Unlike many lizards, iguanas are obligate herbivores. This means that they MUST eat vegetable matter to survive.
We’ll now take a closer look at other factors that affect the iguana’s diet, both in the wild and in captivity. Let’s answer in detail: “What do iguanas eat”?
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In the wild, the iguana’s diet consists of the leaves and flowers of trees and other plants.
Wild iguanas may eat small animals and insects, but this is an unusual occurrence.
Green iguanas in Florida eat a variety of native, ornamental, and cultivated plants.
Some of the preferred food plants of the green iguana in this foreign landscape include:
- Leafy greens
- Rose bushes
- Squashes and Melons
- Washington Fan Palms
The common green iguana is an introduced species in South Florida.
Green iguanas’ habit of eating the foliage and flowers of ornamental plants and those grown for food make them serious pests in this area.
The green iguana is an opportunist and happily eats even the first tender young shoots after winter, which can kill the plants.
Scientists have also found that the green iguana is displacing native species in this area.
The green iguanas of Aruba, known as Yuwana, eat the leaves and fruits of native plant species.
In turn, the iguana is a local delicacy.
Fun Fact: Despite the restriction on killing these iguanas, Aruban locals still face the wrath of the law to catch iguanas and make a traditional iguana soup.
Mexican iguanas, like almost every iguana species, eat flowers, leaves, and fruits. They may also eat insects, eggs, and small animals.
Two different species of iguana live in Mexico.
The spiny-tailed iguana has a range covering most of Mexico. It feeds on the leaves, flowers, and vegetables of local plants.
This species is an opportunist and may consume any small animals, lizards, or eggs that it can find.
Since this iguana’s diet includes salty plants, it’s developed a sac on its snout where it can store excess salt.
The desert iguana’s range covers the northwestern part of Mexico.
This species lives in creosote bushes, where it eats the leaves and flowers of the plant. It also includes other desert plants in its diet.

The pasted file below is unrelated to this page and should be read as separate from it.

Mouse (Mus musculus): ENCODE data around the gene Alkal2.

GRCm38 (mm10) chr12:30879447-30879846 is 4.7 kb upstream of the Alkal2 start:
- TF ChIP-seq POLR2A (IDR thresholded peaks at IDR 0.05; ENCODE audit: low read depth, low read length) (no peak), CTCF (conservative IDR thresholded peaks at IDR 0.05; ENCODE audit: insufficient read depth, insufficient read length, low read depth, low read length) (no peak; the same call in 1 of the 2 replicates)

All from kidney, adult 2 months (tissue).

Other foods for this iguana include insects and the fecal droppings of other animals.
Puerto Rican iguanas eat the leaves, flowers, and fruits of native plant species.
The green iguana is common in Central and South America, and its diet consists almost solely of the leaves and flowers of trees and vines.
Fruit is a less common food for these reptiles, though they sometimes feed on smaller lizards and other animals.
Rainforest iguanas feed on the leaves, flowers, and fruit produced by the trees and vines.
The common green iguana is the most common resident of the rainforest.
The same opportunism that has made it so successful in foreign environments (like Florida) helps keep it alive at home.
While these animals prefer feeding on foliage, they may accept other food that comes their way.
The green iguana is an opportunistic herbivore that eats plants but may supplement its diet with small animals.
Desert iguanas survive by eating the flowers and leaves of desert plants, as well as fecal pellets and insects.
The main retreats of desert iguanas include creosote bushes and hollowed-out parts of large cacti.
This species eats the droppings of other desert animals.
Because desert plants have such tough, fibrous foliage, these iguanas require a specific type of gut bacteria to digest them.
A pet iguana’s diet is similar to that of a wild iguana, and the main part consists of leafy greens.